Thinking About Buying a Home? How’s Your Credit Rating Affecting Your Chances?

This post was written by jd on April 20, 2009
Posted Under: Business,Real Estate


The lender wants to make sure that when they loan money to a you, that they are lending the money to someone who will pay them back. So when you apply for a loan, the number one thing they look at is your credit score. I know, that’s a twist from the roaring 2005-2007 years. I remember selling real estate in Grass Valley, Nevada City where the main criteria of the banks to loan money was that the buyer was breathing. 

Anyhow, a lender considers several factors about a buyer’s credit-usage behaviors. The system they use is a called “Tri-Merged Residential Credit Report” and is quantified as a scoring system called F.I.C.O. (Fair Issac Company). There are three companies who prepare credit reports and each one seems to come up with their own F.I.C.O. score. Different lenders use different methods, but most wind up using the middle score of the three credit reports. Others merge the reports as mentioned above.

Listed below is how the F.I.C.O. scores are generally interpreted:

• Scores range from 300 to 850.

• Score under 600 – will most likely need to use loan programs that are not F.I.C.O. driven. Represents extreme concern for underwriting and may result in additional fees, higher rates and/or points, additional down payment required, or even non-approval.

• Score 600 – 620: The underwriter will need to carefully review the application and may result in more fees, points and/or lower loan-to-value ratio.

• Score 620 – 660: This is considered a cautious risk although the buyer does stand a good chance of getting the loan provided he/she can explain any derogatory notations (i.e. late payments) in a plausible manner.

• Score 660 – 680: This is a standard automated approval score.

• Score 680 – 699: This is considered a very good risk by the lender.

• Score 700 – 719: This is considered an excellent risk by a lender and is pretty much a “slam dunk” for approval.

• Score 720 & above: This is considered “Accept Plus” for automated underwriting.

To determine the borrower’s credit score, most lenders apportion weights as indicated to the following factors:

• Timely payments – 35%
• Total debt – 30%
• Length of credit history – 15%
• New credit inquiries – 10%
• Amount/type of credit – 10%

A buyer/borrower can get a free copy of their credit report from each repository by mail or online at various websites offering “free credit reports” . I do not endorse any of them.  You should review your credit report once a year, as they often have inaccuracies and old derogatory notations that should be removed from the report.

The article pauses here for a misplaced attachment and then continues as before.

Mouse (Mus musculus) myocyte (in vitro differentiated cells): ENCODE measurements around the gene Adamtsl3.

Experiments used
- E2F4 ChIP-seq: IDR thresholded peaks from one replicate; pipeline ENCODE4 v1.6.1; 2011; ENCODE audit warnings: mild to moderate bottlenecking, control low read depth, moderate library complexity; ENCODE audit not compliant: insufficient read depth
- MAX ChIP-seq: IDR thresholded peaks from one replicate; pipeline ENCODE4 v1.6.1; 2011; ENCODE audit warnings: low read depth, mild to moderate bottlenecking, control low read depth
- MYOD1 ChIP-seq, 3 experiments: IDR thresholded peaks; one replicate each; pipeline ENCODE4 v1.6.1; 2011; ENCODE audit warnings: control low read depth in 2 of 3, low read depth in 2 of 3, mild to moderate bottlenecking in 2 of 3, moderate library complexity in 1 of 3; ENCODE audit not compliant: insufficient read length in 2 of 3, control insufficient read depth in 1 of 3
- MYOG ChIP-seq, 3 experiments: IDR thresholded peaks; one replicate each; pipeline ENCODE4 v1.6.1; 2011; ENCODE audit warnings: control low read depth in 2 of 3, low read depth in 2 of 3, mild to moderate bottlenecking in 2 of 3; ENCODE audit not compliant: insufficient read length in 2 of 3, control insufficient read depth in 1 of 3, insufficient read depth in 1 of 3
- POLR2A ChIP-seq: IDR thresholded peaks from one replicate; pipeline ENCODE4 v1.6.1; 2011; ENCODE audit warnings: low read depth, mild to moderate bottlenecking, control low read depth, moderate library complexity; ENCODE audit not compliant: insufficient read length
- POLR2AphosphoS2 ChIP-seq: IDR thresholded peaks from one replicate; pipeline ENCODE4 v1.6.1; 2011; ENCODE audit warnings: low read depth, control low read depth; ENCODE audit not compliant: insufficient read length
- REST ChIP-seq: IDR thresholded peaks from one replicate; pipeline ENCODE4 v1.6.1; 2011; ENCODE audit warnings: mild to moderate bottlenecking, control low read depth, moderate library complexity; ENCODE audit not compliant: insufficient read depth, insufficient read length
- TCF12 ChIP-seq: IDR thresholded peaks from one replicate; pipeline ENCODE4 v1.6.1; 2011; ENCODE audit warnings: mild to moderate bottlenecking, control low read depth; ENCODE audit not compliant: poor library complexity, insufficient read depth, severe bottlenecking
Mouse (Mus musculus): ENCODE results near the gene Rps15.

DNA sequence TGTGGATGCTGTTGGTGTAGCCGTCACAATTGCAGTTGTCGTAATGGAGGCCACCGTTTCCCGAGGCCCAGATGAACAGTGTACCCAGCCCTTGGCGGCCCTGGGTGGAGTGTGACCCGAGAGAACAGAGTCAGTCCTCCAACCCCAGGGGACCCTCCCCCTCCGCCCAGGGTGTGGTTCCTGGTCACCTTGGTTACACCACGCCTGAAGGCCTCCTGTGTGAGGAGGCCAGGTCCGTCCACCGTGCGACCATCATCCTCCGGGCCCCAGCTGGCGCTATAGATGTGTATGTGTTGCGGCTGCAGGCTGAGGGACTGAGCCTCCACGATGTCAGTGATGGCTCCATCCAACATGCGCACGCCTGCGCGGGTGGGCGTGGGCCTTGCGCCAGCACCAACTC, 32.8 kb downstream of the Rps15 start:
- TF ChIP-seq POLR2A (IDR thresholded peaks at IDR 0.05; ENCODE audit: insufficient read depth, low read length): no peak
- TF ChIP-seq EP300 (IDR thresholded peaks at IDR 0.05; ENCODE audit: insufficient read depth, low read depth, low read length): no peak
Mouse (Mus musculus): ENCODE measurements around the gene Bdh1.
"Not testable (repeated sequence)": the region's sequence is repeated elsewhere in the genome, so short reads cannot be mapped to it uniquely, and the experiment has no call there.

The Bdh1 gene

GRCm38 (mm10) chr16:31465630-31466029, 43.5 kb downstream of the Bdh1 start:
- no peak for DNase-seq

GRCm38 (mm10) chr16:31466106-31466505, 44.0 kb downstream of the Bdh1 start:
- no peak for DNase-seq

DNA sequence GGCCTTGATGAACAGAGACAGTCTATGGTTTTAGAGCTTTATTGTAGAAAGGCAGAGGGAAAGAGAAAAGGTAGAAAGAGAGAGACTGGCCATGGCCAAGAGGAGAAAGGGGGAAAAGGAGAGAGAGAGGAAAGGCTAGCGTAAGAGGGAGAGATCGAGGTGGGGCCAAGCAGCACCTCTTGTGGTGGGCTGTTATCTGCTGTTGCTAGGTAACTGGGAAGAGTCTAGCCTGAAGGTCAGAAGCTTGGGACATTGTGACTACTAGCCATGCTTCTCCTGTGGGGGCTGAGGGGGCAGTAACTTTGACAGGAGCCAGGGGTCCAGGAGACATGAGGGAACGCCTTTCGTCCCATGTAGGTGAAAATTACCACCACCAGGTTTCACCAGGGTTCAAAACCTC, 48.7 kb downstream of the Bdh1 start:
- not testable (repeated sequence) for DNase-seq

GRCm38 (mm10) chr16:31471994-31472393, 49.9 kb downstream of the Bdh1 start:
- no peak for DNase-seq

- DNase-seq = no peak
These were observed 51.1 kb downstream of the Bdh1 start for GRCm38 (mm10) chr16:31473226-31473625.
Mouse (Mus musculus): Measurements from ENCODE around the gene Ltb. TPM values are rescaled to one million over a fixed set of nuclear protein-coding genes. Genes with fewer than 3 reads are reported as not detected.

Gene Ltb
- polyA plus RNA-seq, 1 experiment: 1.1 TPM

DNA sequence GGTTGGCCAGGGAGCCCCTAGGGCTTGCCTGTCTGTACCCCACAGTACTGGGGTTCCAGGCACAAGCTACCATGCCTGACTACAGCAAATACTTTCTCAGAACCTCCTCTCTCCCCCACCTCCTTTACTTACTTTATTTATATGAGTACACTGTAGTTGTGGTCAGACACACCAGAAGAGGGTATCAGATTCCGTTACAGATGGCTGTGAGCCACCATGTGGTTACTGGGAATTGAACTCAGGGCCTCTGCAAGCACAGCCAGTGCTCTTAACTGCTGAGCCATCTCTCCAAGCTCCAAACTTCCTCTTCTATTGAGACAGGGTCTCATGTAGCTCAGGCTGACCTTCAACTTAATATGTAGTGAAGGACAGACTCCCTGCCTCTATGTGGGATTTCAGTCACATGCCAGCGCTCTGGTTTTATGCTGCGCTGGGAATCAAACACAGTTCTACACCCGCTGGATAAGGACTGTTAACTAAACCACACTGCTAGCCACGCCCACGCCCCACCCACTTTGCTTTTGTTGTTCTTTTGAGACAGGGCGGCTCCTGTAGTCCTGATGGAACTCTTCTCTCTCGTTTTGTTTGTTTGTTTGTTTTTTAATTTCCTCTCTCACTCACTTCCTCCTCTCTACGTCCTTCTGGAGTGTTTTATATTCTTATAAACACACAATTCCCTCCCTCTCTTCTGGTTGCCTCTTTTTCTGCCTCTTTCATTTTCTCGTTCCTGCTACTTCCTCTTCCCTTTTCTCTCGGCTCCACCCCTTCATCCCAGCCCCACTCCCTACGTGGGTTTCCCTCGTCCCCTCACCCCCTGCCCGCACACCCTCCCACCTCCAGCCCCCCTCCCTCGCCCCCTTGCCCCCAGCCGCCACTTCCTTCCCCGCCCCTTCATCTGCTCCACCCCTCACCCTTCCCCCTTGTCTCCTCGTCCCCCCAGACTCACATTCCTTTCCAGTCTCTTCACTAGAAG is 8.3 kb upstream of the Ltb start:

However, you will find that most sites offering “free credit reports” do not give you your F.I.C.O. score and try to trap you into paying for an ongoing credit monitoring program or you have to pay to get your score, the report is free, the score is not.

According to CNN:

“Thanks to the Fair and Accurate Credit Transactions Act, or FACT Act, enacted by Congress in 2003, consumers can get one free credit report a year from the three major agencies – Equifax, Experian and TransUnion. But that doesn’t include scores, which come at an added cost of around $6 to $16. That’s the “fair and reasonable” fee credit rating agencies can charge consumers under the legislation.”

Here are some methods that you may use to improve your credit score:

• Dispute incorrect information by directly contacting the credit reporting agency.

• If you have any past-due debt, you can contact the creditor directly and settle the debt. Creditors are often willing to settle past-due debt for less than what is owed and sometimes are even willing to remove the derogatory notation about the debt. If the debt has been sold to a collection agency, the borrower would have to contact the agency.

• Pay down credit card balances, if possible, to less than 1/3 of the available limit.

• Work to show that you have maintained 12 consecutive months of timely payments on ALL of your financial obligations. If you have gone into foreclosure and/or bankruptcy, this will take longer; perhaps three to five years.

Comments are closed.